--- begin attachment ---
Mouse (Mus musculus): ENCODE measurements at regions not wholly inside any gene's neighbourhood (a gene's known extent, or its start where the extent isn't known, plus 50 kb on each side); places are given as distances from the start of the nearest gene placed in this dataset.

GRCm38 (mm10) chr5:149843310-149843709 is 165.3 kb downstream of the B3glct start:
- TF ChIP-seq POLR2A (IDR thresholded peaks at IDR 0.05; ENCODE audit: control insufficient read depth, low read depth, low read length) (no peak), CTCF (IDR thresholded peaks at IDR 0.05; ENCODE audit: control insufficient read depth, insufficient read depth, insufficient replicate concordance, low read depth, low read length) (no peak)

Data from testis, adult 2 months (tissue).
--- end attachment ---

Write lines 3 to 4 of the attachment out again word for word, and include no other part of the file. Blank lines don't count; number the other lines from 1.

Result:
- TF ChIP-seq POLR2A (IDR thresholded peaks at IDR 0.05; ENCODE audit: control insufficient read depth, low read depth, low read length) (no peak), CTCF (IDR thresholded peaks at IDR 0.05; ENCODE audit: control insufficient read depth, insufficient read depth, insufficient replicate concordance, low read depth, low read length) (no peak)

Data from testis, adult 2 months (tissue).